Judges and prosecutors celebrate scholarships for opponents but explode due to the cut of places


Judges and prosecutors celebrate scholarships for opponents but explode due to the cut of places

One of lime and another of sand for judges and prosecutors in the General State Budgets that the Government has presented this week. Professional associations have received with a bittersweet feeling the public accounts for next year, which will dedicate 2,284 million euros to Justice. They celebrate the new scholarship program for opponents, endowed with 1,143,880 euros, but they reject outright the cut in the number of places for access to judicial and prosecutorial careers, which have been reduced by 33% compared to those offered in 2019 and 2020. In the next year the call “may not exceed the maximum limit 200 places “according to the PGE project, when in previous years they reached 300.

In a statement, the six main associations of judges and prosecutors question that the Government has not offered “any motivation” for said cut in the Public Employment Offer for access to judicial and prosecutorial careers and affirm that it is “a jug of water cold “to investment expectations to alleviate an endemic situation of lack of resources. According to Evaluation of European Judicial Systems carried out by the European Commission, Spain has an irrefutable deficit in the number of these public employees, with 11.5 judges per 100,000 inhabitants. This figure is below the European average ratio, located at 17.7. Regarding prosecutors, in Spain there are 5.2 per 100,000 inhabitants, when the community average is 11.3.

“It is evident that more positions are needed. We see how every day it is necessary to fill positions on commission to reinforce courts that do not have the capacity to support workloads of 240% compared to what would be reasonable,” says María Jesús del Barco , dean judge of Madrid and spokesperson for the majority and conservative Professional Association of the Magistracy (APM). Del Barco also assures that this need for new professionals is going to be increased in the coming years by the retirements of the promotions of the eighties, which were very numerous, and by the high number of early retirements that occur in the career.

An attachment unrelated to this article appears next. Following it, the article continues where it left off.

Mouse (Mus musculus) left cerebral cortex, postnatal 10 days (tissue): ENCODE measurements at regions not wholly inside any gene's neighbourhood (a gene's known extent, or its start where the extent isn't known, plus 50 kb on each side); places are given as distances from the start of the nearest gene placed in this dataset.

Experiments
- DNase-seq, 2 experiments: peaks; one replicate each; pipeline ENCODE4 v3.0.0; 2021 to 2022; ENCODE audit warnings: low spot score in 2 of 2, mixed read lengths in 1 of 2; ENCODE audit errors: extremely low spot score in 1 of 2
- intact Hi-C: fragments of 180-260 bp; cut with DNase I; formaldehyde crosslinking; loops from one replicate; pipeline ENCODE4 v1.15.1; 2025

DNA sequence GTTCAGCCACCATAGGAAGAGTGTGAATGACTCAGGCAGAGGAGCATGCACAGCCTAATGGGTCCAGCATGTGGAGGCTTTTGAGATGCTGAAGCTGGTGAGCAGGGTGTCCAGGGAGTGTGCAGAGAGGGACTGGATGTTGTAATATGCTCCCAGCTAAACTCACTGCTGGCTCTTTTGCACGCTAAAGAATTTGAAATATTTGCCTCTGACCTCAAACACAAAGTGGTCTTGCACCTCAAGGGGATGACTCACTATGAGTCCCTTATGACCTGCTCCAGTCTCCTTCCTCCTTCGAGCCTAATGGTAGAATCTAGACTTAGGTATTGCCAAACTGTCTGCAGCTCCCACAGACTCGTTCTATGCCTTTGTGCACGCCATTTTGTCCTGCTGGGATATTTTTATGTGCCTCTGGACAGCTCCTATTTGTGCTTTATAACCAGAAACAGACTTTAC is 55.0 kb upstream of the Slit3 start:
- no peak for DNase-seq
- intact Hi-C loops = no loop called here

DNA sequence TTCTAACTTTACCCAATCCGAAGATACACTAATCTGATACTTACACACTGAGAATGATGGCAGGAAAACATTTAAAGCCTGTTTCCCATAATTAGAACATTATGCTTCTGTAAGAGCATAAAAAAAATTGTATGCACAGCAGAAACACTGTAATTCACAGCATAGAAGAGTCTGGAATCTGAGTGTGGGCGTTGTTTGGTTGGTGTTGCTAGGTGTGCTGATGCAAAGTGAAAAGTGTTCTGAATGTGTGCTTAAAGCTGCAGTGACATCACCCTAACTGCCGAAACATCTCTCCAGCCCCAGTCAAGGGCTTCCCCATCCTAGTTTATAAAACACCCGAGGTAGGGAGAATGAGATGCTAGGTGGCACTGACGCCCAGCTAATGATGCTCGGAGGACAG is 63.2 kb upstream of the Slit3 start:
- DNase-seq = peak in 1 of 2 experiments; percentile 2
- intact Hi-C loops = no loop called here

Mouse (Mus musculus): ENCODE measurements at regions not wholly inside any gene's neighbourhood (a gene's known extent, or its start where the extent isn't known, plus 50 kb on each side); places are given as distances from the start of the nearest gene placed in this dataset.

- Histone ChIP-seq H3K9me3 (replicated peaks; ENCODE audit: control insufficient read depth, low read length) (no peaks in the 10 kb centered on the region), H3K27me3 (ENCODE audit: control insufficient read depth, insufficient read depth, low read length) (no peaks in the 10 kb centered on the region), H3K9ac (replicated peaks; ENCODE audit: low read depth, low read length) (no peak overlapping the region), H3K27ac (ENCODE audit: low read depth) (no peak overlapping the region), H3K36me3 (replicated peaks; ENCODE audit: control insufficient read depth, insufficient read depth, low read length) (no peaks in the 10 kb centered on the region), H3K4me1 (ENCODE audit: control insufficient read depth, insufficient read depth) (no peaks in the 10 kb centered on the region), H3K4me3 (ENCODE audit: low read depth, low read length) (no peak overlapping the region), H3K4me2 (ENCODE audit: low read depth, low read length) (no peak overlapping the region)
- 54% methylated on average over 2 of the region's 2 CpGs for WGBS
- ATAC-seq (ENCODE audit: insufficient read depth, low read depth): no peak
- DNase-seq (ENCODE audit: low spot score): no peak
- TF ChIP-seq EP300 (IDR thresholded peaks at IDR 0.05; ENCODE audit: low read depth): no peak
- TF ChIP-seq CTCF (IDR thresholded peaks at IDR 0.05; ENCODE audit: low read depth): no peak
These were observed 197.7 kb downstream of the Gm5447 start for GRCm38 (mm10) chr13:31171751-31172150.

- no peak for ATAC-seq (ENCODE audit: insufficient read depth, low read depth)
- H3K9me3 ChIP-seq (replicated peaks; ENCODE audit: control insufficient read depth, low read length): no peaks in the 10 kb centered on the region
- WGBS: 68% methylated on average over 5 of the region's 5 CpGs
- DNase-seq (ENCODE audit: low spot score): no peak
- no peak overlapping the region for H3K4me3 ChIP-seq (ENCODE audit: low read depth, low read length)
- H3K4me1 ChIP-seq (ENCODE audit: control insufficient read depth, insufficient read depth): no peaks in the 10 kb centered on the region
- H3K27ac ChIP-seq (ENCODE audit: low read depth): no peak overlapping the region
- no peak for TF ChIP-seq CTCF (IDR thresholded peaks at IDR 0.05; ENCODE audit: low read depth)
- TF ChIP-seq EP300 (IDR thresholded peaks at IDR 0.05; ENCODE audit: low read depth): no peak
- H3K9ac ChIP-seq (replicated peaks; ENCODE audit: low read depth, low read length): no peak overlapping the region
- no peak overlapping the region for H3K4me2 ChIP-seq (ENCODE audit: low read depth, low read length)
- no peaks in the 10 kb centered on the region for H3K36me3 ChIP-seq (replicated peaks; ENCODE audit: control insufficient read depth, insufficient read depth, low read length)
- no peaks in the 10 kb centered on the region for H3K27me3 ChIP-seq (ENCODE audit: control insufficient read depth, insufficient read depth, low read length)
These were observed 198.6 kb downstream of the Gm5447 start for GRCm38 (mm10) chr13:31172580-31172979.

Prosecutor Víctor Castells, member of the secretariat of the Progressive Union of Prosecutors (UPF), also sees the number of places planned for next year as “insufficient” and considers it essential that the number of places be increased immediately. as the staff of the Prosecutor’s Office. “In the case of prosecutors, more places are needed to meet the new obligations arising from the amendments to the Civil Procedure Law for the support of people with disabilities,” he says. Likewise, Castells affirms that there are almost a hundred last promotion prosecutors who lack a position in ownership and are awaiting destination and to which the 132 who leave the call that is currently in its final phase can be added if they are not increases the staff.

By contrast, the associations celebrate the game of more than one million euros for scholarships for opponents of judicial and prosecutorial careers. The document includes an item of 1,143,880 euros for those who present themselves to this opposition in addition to aid for opponents of the State Bar and lawyers of the Administration of Justice that add up, among all, almost 1.6 million euros. In 2008, the Ministry of Justice, through the Center for Legal Studies, convened a scholarship program for opponents of judge and prosecutor, but it barely lasted one year. The economic crisis and cuts also devastated this program. Since then, the only public aid in force were the forty granted by the Basque Country and which are endowed with 550 euros per month. The Ministry of Justice has not yet revealed the details of its scholarship project or the amounts of these grants.